One of the slickest sites on the web is the World Socialist Web Site, which is decidedly not among those the Clinton administration would like to protect you from looking at. Neither is it ranked among the "hate" sites that corrupt the young into joining dangerous political factions. Even after all these years, the term "socialism" still rings nicely in the ears of the power elite.
It's hard to know which among the thousands of socialist factions this group belongs to. But it must be on the orthodox side since it is published by the Trostkyite "International Committee of the Fourth International" and displays lots of love toward Marx and early Lenin, albeit not toward Stalin (who represented "nationalist reaction against the greatest revolutionary movement in the history of the world").
What interests me is the WSWS position on the Microsoft trial. Their bulletins are issued frequently and linked around the web from websites devoted to providing full coverage of the trial. That's the great thing about the web. You can choose news sites that interpret events from various political perspectives, whether your perspective is pro free-market (and thus pro-civilization) or pro-socialist (and hence exhibiting soft feelings toward a movement that led to 110 million deaths in one century).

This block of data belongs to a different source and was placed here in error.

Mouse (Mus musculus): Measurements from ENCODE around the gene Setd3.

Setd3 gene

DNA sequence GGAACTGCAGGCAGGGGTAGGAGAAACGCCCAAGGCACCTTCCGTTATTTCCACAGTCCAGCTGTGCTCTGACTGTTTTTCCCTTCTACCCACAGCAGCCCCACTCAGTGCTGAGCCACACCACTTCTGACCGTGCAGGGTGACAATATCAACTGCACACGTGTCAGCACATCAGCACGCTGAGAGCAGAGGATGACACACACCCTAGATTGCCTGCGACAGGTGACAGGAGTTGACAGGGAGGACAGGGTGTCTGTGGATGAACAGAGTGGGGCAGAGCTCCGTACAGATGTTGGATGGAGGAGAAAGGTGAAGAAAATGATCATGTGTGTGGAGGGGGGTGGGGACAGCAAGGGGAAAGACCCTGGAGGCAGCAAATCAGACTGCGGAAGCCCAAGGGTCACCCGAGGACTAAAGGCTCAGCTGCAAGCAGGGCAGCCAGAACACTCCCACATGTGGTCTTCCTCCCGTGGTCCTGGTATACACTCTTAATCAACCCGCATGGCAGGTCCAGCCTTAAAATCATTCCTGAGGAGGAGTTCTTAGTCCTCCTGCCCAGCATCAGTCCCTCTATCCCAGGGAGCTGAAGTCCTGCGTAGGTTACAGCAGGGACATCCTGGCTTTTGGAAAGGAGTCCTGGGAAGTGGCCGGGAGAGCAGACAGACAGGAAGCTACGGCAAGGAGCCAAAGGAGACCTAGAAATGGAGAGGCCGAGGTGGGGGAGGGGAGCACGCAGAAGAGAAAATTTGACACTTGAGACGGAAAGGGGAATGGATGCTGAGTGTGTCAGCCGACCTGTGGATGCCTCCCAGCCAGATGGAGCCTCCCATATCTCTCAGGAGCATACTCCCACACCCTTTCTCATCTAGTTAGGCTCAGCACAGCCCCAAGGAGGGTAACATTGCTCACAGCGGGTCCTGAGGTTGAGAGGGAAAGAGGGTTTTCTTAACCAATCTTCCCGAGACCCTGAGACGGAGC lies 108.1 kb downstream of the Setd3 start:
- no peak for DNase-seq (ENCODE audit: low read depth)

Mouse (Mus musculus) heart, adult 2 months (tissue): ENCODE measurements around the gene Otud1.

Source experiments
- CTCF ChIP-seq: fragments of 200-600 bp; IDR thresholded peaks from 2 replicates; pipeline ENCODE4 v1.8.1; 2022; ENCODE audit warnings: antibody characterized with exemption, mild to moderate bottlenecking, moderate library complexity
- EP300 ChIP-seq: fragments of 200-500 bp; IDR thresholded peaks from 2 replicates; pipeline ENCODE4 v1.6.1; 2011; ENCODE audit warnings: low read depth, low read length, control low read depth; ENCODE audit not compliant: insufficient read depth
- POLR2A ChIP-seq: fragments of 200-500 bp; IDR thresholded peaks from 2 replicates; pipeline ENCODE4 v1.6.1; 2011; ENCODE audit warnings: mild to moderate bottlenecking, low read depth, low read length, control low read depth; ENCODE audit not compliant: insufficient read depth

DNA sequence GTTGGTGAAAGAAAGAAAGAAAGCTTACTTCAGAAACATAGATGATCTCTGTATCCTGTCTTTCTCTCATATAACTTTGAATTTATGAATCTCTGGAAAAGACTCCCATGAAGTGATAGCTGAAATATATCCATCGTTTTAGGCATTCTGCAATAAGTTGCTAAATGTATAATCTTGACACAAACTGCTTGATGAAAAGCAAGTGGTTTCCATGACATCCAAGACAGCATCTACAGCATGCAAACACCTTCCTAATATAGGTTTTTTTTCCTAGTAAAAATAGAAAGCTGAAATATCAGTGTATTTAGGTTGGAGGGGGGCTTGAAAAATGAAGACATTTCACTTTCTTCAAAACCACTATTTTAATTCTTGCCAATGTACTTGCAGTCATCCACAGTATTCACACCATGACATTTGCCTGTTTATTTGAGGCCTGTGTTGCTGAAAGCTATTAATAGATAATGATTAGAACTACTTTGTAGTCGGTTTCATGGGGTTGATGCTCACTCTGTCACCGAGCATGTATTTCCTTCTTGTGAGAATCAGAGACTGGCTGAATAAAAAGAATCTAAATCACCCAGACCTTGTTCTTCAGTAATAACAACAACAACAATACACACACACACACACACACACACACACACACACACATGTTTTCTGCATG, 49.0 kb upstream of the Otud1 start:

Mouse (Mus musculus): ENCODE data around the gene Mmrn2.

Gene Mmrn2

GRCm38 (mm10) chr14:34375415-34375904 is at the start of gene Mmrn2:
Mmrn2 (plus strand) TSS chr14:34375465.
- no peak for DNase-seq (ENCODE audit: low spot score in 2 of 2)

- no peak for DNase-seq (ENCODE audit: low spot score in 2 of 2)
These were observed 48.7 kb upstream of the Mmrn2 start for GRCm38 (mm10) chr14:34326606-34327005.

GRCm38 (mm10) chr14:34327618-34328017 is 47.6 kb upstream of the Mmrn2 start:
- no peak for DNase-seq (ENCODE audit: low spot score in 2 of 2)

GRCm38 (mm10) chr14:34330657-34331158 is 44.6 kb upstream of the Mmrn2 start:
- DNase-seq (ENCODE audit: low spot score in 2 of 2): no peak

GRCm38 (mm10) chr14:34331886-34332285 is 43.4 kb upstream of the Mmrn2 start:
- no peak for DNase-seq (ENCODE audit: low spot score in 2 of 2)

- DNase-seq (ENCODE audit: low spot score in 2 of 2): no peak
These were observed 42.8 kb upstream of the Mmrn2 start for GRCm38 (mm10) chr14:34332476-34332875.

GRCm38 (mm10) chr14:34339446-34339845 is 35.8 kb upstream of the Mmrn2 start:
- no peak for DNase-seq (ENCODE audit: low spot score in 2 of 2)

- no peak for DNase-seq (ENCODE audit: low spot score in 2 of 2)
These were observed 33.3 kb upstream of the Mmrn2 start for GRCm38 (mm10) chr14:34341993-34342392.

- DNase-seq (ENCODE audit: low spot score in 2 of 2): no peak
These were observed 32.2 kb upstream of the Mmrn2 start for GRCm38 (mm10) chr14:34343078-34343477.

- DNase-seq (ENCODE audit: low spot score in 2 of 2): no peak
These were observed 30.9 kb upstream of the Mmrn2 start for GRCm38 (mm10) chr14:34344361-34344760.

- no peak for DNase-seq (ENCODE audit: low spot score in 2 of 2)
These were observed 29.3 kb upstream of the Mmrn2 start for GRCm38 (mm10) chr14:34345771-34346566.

Revealingly, there's not a dime's worth of difference between what the Socialist International says about Microsoft and the position of the Clinton administration and Joe Klein.
Now, if you know anything about the government's case against Microsoft, you know that Joel Klein thinks Microsoft has used the monopoly of its private source code to deny consumer choice, bully computer manufacturers, squelch competition, and hold back innovation (it's hard to say that last phrase with a straight face). The government's case seems to raise fundamental questions of Microsoft's right of private property in its own products.